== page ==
Streptococcus bovis, “The Rumen Weed”
Streptococcus bovisis present only when large amounts of starch or sugars are fed and pH is low. It produces lactic acid, a stronger acid than many of the other VFA’s produced in the rumen. When conditions are favorable for Streptococcus bovis, it will grow explosively (doubling every 13 minutes). This type of growth produces rumen acidosis. Streptococcus bovis is controlled by ionophores. This is one of the major reasons for the favorable growth responses seen by the addition of ionophores to the diets of feedlot cattle.
Includes: Megasphaera elsdenii, “The Rumen Maid”
As mentioned above, some bacteria, such as Streptococcus bovis, produce a strong acid called lactic acid. Megasphaera elsdenii uses lactic acid to grow. This helps to clean up the rumen a bit and raise rumen pH, aiding the growth of the acid-intolerant fiber-digesters.
Hydrogen-Using (or Methane) Bacteria:
Under normal rumen conditions, hydrogen (H2) does not accumulate in the rumen because it’s used by hydrogen-using bacteria, such as Methanobacterium ruminantium.
Growth Requirements: Carbon dioxide and hydrogen
Fermentation products: Methane
The methane bacteria commonly produce methane in this way:
4H2 + CO2 ---------> CH4 + 2H2O
As much as 50% of the microbial mass in the rumen can be made up of protozoa. However, their role, as compared to the rumen bacteria, is not as significant. The protozoa are actually predators to the bacteria in the rumen --- they eat the bacteria for dinner! Protozoa are about 40 times the size of rumen bacteria.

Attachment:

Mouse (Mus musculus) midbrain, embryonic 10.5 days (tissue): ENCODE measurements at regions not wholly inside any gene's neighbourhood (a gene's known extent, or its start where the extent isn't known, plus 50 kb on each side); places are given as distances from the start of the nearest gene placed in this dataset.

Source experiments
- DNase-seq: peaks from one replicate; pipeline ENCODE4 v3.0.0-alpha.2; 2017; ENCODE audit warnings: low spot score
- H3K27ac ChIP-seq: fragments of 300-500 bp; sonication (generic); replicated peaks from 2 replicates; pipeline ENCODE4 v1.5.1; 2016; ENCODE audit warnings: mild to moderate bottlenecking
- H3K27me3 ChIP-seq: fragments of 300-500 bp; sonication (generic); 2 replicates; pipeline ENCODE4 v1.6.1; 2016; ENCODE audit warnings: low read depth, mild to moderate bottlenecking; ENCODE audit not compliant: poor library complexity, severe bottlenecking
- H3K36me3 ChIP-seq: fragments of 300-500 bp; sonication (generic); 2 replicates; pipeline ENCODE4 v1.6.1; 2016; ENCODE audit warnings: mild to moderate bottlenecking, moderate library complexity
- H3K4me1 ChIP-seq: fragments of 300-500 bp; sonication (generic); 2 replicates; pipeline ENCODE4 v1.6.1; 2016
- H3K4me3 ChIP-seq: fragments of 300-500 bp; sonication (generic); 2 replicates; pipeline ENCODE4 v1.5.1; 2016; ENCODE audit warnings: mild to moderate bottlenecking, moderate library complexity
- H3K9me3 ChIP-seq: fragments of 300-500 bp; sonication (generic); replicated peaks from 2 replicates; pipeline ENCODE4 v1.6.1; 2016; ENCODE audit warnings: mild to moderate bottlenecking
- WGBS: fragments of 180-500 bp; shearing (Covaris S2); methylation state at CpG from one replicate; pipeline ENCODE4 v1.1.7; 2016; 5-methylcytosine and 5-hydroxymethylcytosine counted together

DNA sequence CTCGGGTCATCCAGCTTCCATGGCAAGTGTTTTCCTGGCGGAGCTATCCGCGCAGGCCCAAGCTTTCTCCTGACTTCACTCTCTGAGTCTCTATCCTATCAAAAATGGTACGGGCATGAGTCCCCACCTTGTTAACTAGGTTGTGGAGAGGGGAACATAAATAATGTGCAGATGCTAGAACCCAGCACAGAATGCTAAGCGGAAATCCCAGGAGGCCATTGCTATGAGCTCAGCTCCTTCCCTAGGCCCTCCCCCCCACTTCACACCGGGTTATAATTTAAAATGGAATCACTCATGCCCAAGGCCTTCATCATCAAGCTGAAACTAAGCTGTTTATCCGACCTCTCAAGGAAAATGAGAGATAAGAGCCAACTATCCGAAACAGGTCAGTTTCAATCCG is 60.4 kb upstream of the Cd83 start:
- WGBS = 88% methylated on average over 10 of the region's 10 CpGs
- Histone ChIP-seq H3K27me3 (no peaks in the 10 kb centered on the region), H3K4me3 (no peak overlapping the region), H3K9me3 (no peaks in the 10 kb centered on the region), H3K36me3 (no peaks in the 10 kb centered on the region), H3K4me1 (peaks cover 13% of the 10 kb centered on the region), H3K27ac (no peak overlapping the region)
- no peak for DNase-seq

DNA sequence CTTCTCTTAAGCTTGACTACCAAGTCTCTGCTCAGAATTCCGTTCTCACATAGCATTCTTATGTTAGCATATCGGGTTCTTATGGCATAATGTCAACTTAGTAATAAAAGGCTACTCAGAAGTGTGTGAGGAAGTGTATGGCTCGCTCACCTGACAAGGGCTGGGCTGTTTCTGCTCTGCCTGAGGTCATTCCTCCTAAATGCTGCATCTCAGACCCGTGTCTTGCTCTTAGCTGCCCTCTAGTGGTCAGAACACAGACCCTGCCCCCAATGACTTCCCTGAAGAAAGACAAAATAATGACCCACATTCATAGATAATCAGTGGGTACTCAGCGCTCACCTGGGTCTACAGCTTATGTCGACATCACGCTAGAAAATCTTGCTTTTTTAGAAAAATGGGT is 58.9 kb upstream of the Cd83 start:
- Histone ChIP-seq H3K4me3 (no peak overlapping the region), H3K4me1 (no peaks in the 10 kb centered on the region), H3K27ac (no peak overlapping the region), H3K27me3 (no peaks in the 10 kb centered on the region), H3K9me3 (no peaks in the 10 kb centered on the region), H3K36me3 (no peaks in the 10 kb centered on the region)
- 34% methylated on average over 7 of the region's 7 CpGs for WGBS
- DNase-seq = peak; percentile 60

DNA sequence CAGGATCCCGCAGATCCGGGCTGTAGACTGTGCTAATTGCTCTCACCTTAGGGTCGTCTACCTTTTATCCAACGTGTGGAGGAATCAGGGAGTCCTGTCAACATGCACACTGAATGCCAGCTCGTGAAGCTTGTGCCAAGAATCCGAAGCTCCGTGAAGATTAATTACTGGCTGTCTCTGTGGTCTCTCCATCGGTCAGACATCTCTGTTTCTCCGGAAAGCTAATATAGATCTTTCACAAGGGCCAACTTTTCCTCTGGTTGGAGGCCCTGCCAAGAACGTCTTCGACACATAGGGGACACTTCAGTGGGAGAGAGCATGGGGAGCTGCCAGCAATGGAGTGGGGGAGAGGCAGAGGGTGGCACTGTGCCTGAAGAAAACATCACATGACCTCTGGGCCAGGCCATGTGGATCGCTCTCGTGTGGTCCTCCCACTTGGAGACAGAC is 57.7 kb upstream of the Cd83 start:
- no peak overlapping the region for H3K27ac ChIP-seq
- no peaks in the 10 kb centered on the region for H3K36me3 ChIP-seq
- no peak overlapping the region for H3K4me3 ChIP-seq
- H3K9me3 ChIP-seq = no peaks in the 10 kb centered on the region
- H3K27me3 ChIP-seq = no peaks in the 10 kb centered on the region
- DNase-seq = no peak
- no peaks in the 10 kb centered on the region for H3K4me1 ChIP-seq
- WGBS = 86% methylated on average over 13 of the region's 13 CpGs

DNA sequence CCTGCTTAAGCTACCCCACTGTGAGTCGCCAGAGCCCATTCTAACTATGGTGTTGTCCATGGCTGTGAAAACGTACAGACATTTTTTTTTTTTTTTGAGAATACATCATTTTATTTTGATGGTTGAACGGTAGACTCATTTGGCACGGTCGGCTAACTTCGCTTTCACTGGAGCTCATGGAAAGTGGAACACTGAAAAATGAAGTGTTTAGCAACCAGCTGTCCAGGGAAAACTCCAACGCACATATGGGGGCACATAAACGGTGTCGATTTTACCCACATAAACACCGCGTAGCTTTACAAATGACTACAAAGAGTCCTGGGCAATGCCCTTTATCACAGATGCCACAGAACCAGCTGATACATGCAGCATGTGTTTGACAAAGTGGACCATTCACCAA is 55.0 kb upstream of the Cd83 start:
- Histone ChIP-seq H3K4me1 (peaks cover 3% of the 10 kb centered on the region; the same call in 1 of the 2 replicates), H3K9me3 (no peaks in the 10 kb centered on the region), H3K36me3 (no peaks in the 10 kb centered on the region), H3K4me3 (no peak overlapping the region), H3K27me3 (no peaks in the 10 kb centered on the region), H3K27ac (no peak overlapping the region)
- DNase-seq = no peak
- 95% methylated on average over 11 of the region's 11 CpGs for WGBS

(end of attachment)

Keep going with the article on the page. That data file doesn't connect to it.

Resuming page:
The rumen protozoa produce fermentation end-products similar those made by the bacteria, particularly acetate, butyrate, and hydrogen. Rumen methane bacteria actually attach and live on the surface of rumen protozoa for immediate access to hydrogen.
Rumen protozoa eat large amounts of starch at one time and can store it in their bodies. This may help to slow down the production of acids that lower rumen pH, benefiting the rumen.
Rumen protozoa multiply very slowly in the rumen --- over 15-24 hours – as opposed to the bacteria that may take as little as 13 minutes to multiply. For this reason, the rumen protozoa hide out in the slower moving fiber mat of the rumen so that they aren’t washed out before they have a chance to multiply. Low roughage diets reduce the retention of fiber in the rumen and may decrease the number of protozoa in a cow’s rumen.
Fungi are known to exist in the rumen (up to 8% of the total mass) but they are poorly understood. They attach to feed particles and they reproduce very slowly. They may help out the fiber-digesting bacteria by doing some of the initial work of splitting fibrous material apart and making it more accessible for the bacteria. Higher numbers of fungi have been found in the rumens of cows fed very poorly digestible sub-tropical forages.
Hungate, R.E. 1966. The rumen and its microbes. Academic Press, NY.
Russell, J.B. 1988. Microbiology of the Rumen. Animal Science 607 Class Notes, Cornell University.
Van Soest, P.J. 1982. Nutritional ecology of the ruminant. O&B Books, Inc., Corvallis, OR.